Family stories, everybody loves to read or hear about them. As I do my family research, and those of you who are genealogists, whether by profession or hobbiest, we come across some unique stories. Sometimes they are not written down in story format, but we learn things about our family or those we are researching.
For example, we learn by documenting the census our ancestor’s migration patterns. I did a family friend’s history who only knew her family lived out West. Well, documenting via the census showed one year they lived in the South. No one in this generation knew this. A story is now ready for her to write for future generations. Where did they live in the South? What brought them there? Why did they move back out West? Were any births, deaths or marriages occur in the South? This is one example of how a story can be formed.
You do not have to be a professional writer to do this. In your own words tell what you have learned. It is important to document where you found your informaton for future generations who may want to view your sources. While a basic description could provide sufficient data, take some time to learn the proper way to document your sources. Once you start documenting your sources appropriately, it will be an easy thing to do and help your descendants view the records you have used — whether it is the census, a birth certificate or family bible.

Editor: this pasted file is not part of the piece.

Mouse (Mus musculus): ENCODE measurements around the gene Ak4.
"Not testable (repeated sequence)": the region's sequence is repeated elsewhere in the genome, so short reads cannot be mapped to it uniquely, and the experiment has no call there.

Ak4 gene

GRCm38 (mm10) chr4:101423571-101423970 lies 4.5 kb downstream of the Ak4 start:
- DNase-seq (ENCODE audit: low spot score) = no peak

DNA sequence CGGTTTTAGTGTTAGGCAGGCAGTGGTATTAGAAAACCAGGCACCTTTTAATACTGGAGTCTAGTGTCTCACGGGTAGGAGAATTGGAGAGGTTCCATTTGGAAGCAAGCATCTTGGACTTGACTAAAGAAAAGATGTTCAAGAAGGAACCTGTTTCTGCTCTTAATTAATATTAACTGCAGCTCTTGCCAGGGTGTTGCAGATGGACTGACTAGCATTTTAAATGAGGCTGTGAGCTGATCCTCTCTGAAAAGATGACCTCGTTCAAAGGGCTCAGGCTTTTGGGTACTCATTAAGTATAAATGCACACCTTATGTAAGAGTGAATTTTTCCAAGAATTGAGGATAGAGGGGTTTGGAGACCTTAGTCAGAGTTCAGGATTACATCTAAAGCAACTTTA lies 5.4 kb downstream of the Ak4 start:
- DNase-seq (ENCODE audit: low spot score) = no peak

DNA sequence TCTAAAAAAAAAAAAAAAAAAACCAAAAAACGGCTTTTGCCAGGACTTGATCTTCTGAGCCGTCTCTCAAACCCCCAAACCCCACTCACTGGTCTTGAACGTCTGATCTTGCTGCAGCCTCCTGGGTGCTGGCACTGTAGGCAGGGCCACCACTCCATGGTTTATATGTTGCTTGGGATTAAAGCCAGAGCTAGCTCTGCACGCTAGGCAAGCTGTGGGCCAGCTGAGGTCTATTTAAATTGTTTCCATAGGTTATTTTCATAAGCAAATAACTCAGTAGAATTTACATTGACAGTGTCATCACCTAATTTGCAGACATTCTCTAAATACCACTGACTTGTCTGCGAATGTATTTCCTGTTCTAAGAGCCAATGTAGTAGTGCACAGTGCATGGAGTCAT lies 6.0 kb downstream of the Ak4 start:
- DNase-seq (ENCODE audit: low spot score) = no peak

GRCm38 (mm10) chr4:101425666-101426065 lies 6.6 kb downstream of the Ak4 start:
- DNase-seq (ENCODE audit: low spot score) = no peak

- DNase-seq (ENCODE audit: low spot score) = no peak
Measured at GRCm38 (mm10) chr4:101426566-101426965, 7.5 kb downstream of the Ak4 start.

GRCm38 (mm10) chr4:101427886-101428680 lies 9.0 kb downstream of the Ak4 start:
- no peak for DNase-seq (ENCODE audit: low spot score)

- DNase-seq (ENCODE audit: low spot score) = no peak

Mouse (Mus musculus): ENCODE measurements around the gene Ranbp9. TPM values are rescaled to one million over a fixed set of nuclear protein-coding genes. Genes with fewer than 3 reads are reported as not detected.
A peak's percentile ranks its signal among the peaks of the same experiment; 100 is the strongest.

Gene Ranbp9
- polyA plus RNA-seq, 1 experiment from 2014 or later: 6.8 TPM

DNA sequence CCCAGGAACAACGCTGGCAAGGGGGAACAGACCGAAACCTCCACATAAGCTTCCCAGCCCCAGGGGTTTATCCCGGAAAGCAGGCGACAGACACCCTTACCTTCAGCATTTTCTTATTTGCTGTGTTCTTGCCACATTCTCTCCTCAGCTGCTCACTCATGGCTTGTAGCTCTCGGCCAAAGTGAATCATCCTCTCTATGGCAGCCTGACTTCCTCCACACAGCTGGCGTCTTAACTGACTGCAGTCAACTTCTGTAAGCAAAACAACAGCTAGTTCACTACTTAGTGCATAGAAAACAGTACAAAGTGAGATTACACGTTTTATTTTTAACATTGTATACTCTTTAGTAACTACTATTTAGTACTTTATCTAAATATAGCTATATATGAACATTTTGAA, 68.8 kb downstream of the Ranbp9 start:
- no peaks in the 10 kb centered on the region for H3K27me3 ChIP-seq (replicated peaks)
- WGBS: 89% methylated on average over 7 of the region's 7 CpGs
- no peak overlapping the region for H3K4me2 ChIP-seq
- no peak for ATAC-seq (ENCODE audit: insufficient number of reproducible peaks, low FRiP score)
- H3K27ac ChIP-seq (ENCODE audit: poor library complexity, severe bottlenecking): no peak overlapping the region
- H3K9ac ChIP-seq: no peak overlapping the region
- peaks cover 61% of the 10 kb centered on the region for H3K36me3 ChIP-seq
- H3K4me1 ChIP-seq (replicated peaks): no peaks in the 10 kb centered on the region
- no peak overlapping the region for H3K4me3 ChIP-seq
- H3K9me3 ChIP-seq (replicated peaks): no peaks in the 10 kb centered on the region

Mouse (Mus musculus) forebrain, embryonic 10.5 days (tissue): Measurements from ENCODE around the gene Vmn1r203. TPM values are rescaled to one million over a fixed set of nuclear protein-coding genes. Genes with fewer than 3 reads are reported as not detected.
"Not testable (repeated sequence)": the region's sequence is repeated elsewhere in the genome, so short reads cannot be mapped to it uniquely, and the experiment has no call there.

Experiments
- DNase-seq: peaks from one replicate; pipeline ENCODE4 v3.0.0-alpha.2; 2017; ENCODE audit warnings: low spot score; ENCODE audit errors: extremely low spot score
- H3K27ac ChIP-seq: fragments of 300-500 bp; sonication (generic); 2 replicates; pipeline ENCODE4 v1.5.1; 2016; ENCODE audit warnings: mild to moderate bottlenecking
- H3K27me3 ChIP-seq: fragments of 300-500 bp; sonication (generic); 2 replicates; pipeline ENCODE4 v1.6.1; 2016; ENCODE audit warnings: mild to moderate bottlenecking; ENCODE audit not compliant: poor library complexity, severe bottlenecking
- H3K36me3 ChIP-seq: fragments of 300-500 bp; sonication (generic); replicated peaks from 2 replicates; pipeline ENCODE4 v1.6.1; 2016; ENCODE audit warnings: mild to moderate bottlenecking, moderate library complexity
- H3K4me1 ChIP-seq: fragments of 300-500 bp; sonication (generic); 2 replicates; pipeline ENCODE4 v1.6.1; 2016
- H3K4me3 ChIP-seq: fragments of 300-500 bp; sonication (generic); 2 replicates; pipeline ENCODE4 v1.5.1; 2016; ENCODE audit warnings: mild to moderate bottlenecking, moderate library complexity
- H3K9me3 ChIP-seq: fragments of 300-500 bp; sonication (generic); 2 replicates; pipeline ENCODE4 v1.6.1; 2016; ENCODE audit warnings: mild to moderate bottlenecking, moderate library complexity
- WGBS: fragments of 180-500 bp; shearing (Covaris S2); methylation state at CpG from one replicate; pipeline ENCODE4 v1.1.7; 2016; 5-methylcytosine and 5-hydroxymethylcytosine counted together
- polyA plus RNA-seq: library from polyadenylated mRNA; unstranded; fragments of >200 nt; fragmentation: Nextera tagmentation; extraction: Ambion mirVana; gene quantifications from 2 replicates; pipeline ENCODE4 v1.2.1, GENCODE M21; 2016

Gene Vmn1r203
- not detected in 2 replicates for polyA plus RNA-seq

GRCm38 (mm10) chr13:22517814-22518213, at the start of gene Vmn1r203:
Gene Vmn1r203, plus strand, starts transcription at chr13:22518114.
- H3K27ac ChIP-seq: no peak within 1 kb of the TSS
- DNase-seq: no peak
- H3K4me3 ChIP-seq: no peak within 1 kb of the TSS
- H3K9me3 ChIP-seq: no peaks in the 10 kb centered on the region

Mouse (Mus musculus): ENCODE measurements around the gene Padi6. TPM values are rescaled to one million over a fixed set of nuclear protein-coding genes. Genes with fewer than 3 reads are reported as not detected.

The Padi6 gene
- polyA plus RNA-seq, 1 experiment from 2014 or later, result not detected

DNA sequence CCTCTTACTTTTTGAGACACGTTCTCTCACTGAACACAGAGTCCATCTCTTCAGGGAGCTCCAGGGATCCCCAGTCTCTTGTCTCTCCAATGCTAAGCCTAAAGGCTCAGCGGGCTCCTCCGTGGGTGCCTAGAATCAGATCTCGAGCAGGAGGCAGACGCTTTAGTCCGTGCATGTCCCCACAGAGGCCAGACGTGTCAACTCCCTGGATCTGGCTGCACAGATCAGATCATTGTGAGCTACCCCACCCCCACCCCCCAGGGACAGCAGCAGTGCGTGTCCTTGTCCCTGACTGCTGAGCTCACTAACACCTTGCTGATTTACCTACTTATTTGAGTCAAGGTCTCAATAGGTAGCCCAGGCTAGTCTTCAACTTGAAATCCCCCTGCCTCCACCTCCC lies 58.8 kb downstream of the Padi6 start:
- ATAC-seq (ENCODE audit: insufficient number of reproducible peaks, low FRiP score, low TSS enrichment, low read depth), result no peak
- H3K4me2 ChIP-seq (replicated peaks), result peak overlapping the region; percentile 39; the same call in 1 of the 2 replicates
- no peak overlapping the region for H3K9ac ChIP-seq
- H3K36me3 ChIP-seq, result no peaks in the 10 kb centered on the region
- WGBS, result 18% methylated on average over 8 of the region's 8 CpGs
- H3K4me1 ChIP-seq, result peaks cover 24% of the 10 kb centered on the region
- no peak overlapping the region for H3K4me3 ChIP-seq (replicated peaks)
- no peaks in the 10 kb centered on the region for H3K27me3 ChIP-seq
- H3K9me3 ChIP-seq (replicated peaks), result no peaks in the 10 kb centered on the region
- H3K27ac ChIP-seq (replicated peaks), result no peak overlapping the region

As you write these stories, put them in your journal or a safe place. Write about your grandmother and how she may have fed the chickens, your cousin who ran away and joined the army, or your brother who loved to sit in a corner all day and read. There are many stories all around you whether current, or those you discover as you do your research.
Also, consider putting these stories out there for others to read. I have done this and had others write me about similar family occurances. I have met new cousins doing this. Start up a blog and write your family stories on them.
So, what are you waiting for. Pick up that pen, grab that paper, or sit at your computer and write about your discoveries!
More articles from Tina Sansone can be read at Genealogy@Bellaonline
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